Two things have become clear: firstly, that there is enormous power in the use of personal data, and two, that governments and societies are starting to wake up to that power and ask questions about who is using it.

It’s clear that data isn’t going away, and we need to harness it in a way that’s not only in sync with the current ethical standards, but that looks ahead to what kind of role data will play in the future. As marketers, our responsibility is to develop an approach to data that’s as transparent and ethical as possible, while still taking advantage of the benefits it can deliver.

For most organisations, the first step is to look at what data you collect, how you use it, and how clearly these processes are communicated to the people who produce it in the first place. If you’re GDPR-compliant, you’re already well on the way to achieving this.

Another place to look is at your social and SEO strategy. At this stage of the game, there’s very little to be achieved with organic search and social reach, and the majority of views will be paid for. That means using the data provided by platforms like Google, Facebook etc, and targeting a subsection of their users. Make sure the platforms you use are consistent with your company values on data and privacy, since they’ll be targeting individuals on your behalf. The same goes for agencies or services you outsource your marketing to. 

Make a long-term investment in transparency

It’s certainly possible to get away with doing the bare minimum on informed consent and legal compliance. Although the net is tightening, companies are still in a position to make short-term gains and take advantage of poor public understanding around privacy and data manipulation. But as Facebook’s experience shows, tactics like these are subject to risk, and if you find yourself on the wrong side of an increasingly sensitive debate, the consequences are serious. (Cambridge Analytica, by the way, has now gone out of business.)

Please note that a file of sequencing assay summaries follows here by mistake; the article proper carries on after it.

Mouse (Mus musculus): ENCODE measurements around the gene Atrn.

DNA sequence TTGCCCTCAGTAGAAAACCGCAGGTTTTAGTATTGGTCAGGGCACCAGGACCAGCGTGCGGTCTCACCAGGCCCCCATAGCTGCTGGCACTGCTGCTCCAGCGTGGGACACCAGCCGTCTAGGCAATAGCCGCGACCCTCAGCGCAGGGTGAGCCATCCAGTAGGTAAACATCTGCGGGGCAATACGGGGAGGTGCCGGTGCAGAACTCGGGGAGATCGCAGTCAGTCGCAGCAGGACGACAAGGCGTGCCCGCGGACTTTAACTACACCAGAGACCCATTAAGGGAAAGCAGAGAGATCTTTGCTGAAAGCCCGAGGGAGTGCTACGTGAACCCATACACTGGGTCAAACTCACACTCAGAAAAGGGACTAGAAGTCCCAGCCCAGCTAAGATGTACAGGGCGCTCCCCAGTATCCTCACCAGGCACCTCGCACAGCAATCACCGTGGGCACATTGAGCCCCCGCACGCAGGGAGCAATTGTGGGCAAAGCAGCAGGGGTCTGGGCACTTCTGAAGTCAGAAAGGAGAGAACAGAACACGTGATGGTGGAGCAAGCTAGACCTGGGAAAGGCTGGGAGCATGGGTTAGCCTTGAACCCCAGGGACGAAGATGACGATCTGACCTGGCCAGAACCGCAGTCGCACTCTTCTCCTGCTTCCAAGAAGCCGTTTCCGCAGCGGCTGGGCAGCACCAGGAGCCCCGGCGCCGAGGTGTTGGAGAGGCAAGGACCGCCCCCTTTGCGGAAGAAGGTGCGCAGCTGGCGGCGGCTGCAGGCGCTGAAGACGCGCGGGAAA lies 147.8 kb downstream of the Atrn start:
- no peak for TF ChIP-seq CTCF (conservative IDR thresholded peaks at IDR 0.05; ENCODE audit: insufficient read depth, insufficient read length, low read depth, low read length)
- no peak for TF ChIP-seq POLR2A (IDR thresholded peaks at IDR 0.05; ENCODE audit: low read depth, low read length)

Companies with authenticity as a core value will find that consistent messaging, a solid brand and a well-defined set of values will naturally ripple their way out across their marketing, however many channels and personalised experiences that involves.

And when customers are willingly sharing their data with you, along with their feedback and input, real data symbiosis becomes a possibility. True knowledge of your users, when it comes in the form of deep understanding, positive experiences and earned loyalty, can never be a bad thing.